More than 100 trillion bacteria inhabit the lower gastrointestinal tract of humans. Thus, the number of microbes in the human body exceeds the number of host cells by about 10 times. The gut microbiota is influenced by factors such as age, gender, diet and immune status [82] and the interaction between the host and these microbes is largely symbiotic. The symbiotic bacteria provide the human host with nutrients, facilitate digestion and prevent colonization of opportunistic pathogens in the gut [83]. However, under altered conditions, even the normal microbiota may induce inflammation. The gut microbiota is implicated in various gastrointestinal disorders including IBD. Clinical and animal studies have suggested that gut bacteria trigger and perpetuate chronic colitis [84]. Very recently we also demonstrated that 5-HT-microbiota axis plays an important role in gut inflammation. Higher gut mucosal 5-HT levels select for a more colitogenic microbiota, resulting in increased severity of colitis [85]. The mTOR signaling pathway has a key role in microbiota associated immune regulation and intestinal disease development [82]. Noureldein and colleagues [82] have eloquently summarized the association between microbiota and mTOR signaling. The intestinal microbiota and its metabolites regulate various physiological functions of the host and maintain homeostasis through the mTOR pathway, which controls many cellular processes, autophagy being one of them. Increased activation of AMPK in the liver, muscle and colon in germ-free mice provide evidence that gut microbiota regulates activation of AMPK in the host [82]. Both autophagy and gut microbiota are important factors in the development of CD. Recently, the composition and diversity of gut microbiota has been reported to be very different in IEC specific Atg5 conditional KO mice [86]. Beneficial anti-inflammatory bacteria such as the mucin degrading Akkermansia muciniphila and members of the Lachnospiraceae family are decreased in the Atg5 IEC specific KO mice model. On the other hand, pro-inflammatory bacteria such as Candidatus athromitus and potential pathogens of the Pasteurellaceae family are increased in the same Atg5 IEC specific KO mice. To further elucidate the connection between autophagy and microbiota, it has been found that protective factors like vitamin D3 induce autophagy in colitis model and promotes a healthier microbiota composition [87]. Vitamin D receptor (VDR) IEC specific KO mice are reported to have reduced amount of Atg16L1 at both the transcriptional and protein level compared to their wild type counterparts. In addition, it has been shown that Atg16L1 is required for the proper functioning of AMP producing Paneth cells that regulate the composition and diversity of gut microbiota [32]. VDR IEC specific KO mice with reduced Atg16L1 and defective Paneth cell have increased bacterial loads and a shift of microbial species [88]. Harmful bacteria such as E. coli and Bacteroides are increased whereas beneficial butyrate-producing bacteria are decreased in the VDR IEC specific KO mice. VDR IEC specific KO mice also developed more severe DSS induced colitis compared to the wild type mice, implying that microbial dysbiosis may increase the susceptibility of colonic mucosa to DSS induced colitis. The administration of the short chain fatty acid, butyrate to IL-10 KO mice increased mRNA levels of Atg16L1, suppressed IL-6 production and restored Paneth cell numbers. These findings indicate that the bidirectional relationship between the host and microbiota is regulated by a functioning autophagy system in the host intestinal epithelium [88]. So far, we discussed the effects of impaired autophagy components on the gut microbiota. However, as mentioned earlier this relationship is bidirectional, i.e. autophagy can influence gut microbiota and gut microbiota can also influence autophagy in the host. It has been reported that microbiota derived metabolites regulate intestinal inflammation by acting through the autophagy pathway. Trimethylamine N-oxide, a gut microbiota derived metabolite increased IEC nucleotide-binding domain, leucine-rich-containing family, pyrin domain-containing-3 (NLRP3) inflammasome activity by inhibiting Atg16L1, LC3-II and p62 expression [89]. Bifidobacteria, a probiotic strain in the human gut microbiota initiates autophagy, probably through the Atg12–5-16 L1 pathway in IEC culture model [90] further highlighting the importance of interaction between microbiota and autophagy in IEC. Nevertheless, functional consequences of such interaction between gut bacteria and autophagy in the IEC remain to be determined. The homeostatic functions of autophagy in intestinal mucosa have been summarized in Fig. 2.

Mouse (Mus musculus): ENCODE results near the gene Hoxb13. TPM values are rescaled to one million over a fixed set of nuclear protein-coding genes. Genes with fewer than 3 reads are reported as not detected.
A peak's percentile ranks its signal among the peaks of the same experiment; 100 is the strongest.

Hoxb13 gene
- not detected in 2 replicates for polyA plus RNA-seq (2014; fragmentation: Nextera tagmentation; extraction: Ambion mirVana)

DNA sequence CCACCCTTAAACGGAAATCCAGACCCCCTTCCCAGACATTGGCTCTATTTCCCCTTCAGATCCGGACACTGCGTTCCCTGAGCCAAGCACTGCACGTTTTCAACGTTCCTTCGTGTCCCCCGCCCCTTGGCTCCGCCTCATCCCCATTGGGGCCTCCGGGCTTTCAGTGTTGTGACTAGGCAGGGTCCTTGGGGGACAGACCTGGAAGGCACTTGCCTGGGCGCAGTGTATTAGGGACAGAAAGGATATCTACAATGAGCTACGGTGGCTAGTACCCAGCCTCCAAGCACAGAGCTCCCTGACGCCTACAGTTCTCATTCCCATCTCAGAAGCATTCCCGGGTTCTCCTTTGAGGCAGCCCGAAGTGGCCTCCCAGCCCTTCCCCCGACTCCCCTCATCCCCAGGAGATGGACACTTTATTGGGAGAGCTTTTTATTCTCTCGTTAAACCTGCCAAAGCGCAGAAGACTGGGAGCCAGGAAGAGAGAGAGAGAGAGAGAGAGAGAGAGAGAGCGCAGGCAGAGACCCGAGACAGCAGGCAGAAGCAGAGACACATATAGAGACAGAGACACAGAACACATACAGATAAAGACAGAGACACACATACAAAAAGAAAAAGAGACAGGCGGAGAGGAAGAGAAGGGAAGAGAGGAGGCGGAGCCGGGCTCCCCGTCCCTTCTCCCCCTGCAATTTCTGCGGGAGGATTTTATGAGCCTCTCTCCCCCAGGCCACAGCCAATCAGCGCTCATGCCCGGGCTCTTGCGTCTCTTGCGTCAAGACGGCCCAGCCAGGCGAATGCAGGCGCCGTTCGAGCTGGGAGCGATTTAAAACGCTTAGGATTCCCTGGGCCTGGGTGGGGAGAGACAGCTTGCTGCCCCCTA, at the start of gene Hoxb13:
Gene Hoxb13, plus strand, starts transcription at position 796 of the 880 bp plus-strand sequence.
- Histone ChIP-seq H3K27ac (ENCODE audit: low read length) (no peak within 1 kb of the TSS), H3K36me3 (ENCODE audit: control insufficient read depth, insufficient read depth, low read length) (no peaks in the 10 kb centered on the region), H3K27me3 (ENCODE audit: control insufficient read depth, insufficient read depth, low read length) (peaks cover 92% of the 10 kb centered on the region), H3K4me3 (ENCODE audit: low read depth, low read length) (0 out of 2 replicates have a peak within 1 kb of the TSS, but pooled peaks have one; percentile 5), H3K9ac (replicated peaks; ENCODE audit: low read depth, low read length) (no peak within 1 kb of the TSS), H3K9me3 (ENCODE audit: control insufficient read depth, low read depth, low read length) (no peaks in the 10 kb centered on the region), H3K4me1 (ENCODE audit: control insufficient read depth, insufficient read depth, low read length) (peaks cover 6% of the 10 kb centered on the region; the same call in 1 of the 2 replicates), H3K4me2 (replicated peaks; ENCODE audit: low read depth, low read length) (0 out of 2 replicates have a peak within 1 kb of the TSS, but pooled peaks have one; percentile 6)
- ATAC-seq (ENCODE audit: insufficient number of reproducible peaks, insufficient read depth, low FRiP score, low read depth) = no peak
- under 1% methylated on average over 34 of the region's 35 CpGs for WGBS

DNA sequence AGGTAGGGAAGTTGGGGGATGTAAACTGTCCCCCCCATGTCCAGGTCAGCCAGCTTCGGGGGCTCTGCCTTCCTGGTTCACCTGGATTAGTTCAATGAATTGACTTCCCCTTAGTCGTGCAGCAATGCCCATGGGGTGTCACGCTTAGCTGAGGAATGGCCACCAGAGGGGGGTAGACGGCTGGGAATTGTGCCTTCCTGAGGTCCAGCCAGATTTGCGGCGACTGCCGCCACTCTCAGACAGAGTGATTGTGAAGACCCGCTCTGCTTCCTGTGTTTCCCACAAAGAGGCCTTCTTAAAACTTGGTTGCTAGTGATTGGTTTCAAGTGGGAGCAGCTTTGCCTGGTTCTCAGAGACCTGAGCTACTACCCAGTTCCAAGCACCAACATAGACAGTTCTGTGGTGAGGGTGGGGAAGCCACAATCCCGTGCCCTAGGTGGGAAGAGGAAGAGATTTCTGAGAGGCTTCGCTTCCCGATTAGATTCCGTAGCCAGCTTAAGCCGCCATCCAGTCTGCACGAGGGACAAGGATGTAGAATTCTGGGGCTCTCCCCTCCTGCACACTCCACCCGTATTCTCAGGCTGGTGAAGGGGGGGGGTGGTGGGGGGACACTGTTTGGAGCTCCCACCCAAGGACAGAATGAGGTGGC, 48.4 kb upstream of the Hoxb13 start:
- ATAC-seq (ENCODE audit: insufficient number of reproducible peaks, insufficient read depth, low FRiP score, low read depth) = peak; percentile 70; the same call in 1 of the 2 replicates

Fig. 2